Opinion

O’Keefe’s book breaks through media narrative

Matthew Hurtt Contributor

Breakthrough: Our Guerilla War to Expose Fraud and Save Democracy. James O’Keefe, III, Founder, Project Veritas. New York: Threshold Editions, 2013. 333 pp.

“It’s a story that needs to be told,” James O’Keefe said as he handed me an advance copy of Breakthrough, an autobiographical tell-all about the dramatic twists and turns that come with being a citizen journalist — a 6-foot-2 David — against the Goliath that is the Government-Media Complex. Unlike many right-of-center activists, O’Keefe doesn’t seem to fear jumping headfirst into the unknown, armed with little more than a video camera and a profound understanding of Saul Alinsky’s Rules for Radicals.

O’Keefe’s stings are bold, edgy, and usually completely absurd (just look at some of the plots!). And though his detractors in politics and the media call him “conservative,” O’Keefe’s targets aren’t necessarily ideologically liberal; they just happen to prop up and/or benefit from the corrupt system that often funnels tax dollars to unscrupulous enterprises.

He’s right, though. His side of the story has long been overshadowed by misleading or outright false reports from the likes of George Stephanopoulos and David Gregory, towering generals in the Government-Media Complex’s army, and their legion of “anti-journalists,” who are dispatched to destroy a story (particularly stories like O’Keefe’s, which damage the system) before it ever makes it to the front page.

In just over 300 pages, O’Keefe describes the ups and downs of his exposés; from his early Planned Parenthood stings with Live Action’s Lila Rose to his “pimp and prostitute” plot with Hannah Giles that brought down Barack Obama’s most revered community organizing outfit (ACORN) to the legal fallout from his failed attempt to investigate whether Louisiana Senator Mary Landrieu was ignoring constituents.

With the help of the late Andrew Breitbart (and probably Morton Blackwell’s “Handling Negative Information” lecture), O’Keefe slowly releases his footage to force the target to respond, oftentimes by lying before more information becomes available. This is particularly evident in his ACORN and voter fraud stings. In the courtroom, it might benefit an attorney to present all the evidence at once, but in the court of public opinion, it pays to release information slowly and methodically. O’Keefe has mastered that technique.

There’s no doubt O’Keefe’s citizen journalism has dealt a major blow to the cozy relationship between the mainstream media and their allies in big government. By making “the enemy live up to his own book of rules” (one of my favorite Alinsky rules), O’Keefe has showcased the utter hypocrisy of some of the country’s most influential figures and institutions. O’Keefe’s understanding of Alinsky’s model makes him especially dangerous to the institutions and individuals he sets in his sights.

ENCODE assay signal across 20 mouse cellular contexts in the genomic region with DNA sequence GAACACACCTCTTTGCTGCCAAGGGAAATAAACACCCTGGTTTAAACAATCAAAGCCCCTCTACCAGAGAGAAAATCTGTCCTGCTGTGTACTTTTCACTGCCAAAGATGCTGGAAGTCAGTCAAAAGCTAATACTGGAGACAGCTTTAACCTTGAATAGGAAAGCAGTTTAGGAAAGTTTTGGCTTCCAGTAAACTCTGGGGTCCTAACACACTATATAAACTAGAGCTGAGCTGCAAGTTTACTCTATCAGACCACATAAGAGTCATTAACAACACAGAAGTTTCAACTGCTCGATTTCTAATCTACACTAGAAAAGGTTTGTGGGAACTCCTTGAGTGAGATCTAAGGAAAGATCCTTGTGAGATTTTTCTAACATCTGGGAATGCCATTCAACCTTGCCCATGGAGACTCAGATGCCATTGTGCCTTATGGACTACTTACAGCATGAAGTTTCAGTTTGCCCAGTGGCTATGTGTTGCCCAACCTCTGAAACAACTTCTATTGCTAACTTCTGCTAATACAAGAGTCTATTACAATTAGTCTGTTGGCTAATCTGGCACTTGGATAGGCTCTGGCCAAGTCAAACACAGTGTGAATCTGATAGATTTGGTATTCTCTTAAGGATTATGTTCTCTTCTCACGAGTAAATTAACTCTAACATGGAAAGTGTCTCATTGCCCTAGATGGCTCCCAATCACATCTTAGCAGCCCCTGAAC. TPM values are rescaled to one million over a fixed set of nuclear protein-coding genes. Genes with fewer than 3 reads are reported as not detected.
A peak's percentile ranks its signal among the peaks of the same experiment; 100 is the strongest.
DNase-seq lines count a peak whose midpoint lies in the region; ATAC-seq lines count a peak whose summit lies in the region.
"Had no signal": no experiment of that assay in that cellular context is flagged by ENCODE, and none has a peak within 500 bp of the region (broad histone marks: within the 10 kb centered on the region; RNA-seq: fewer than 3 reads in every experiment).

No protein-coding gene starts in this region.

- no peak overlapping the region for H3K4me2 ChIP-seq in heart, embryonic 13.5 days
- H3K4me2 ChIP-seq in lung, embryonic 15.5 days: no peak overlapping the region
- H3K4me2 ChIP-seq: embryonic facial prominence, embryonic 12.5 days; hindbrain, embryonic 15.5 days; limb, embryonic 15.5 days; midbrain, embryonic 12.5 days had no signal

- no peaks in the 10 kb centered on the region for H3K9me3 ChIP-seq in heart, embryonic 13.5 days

As NAACP President Ben Jealous said during the height of O’Keefe’s ACORN sting, “We’re being out-Alinsky’ed by the anti-Alinskys.” And James is one of the only ones on the right doing it.

One of the more fascinating (and previously untold) story lines in Breakthrough concerns O’Keefe’s relationship with his probation officer, Patrick Hattersley, who feels pressure from higher-ups entrenched in the system each time O’Keefe breaks a new story. Expose the New Jersey Education Association’s (NJEA) rampant disregard for children? Hattersley comes knocking. Reveal how easy it is to commit voter fraud in New Hampshire? Hattersley comes knocking.

Breakthrough is divided into two “books,” with the first half detailing O’Keefe’s beginnings in citizen journalism through early 2012. The bulk of the second book focuses on his activities in the run-up to the 2012 election. He revisits his relationship with Breitbart in a chapter titled “Morte d’Andrew” in the second book, leaving readers with insight into how O’Keefe and Breitbart viewed their big-picture roles.

The climax of O’Keefe’s tell-all comes toward the end of the second book, when he discusses his undercover investigation of Democratic Congressman Jim Moran’s (VA-08) son and campaign operative, Patrick Moran. O’Keefe caught the younger Moran on video casually advising a citizen journalist how to commit voter fraud. The story made nationwide headlines and ultimately prompted an investigation by local authorities.

As someone involved in conservative activism, I see O’Keefe as one of the most effective activists on our side. His undercover investigations have brought national attention to the sort of fraud and corruption inherent in a political system like ours.

O’Keefe was right when he handed me my copy of Breakthrough: “It’s a story that needs to be told,” and it should be a primer for anyone interested in holding those in the Government-Media Complex accountable. You can order your copy online here.

Matthew Hurtt is an activist living in Virginia. Follow him on Twitter: @matthewhurtt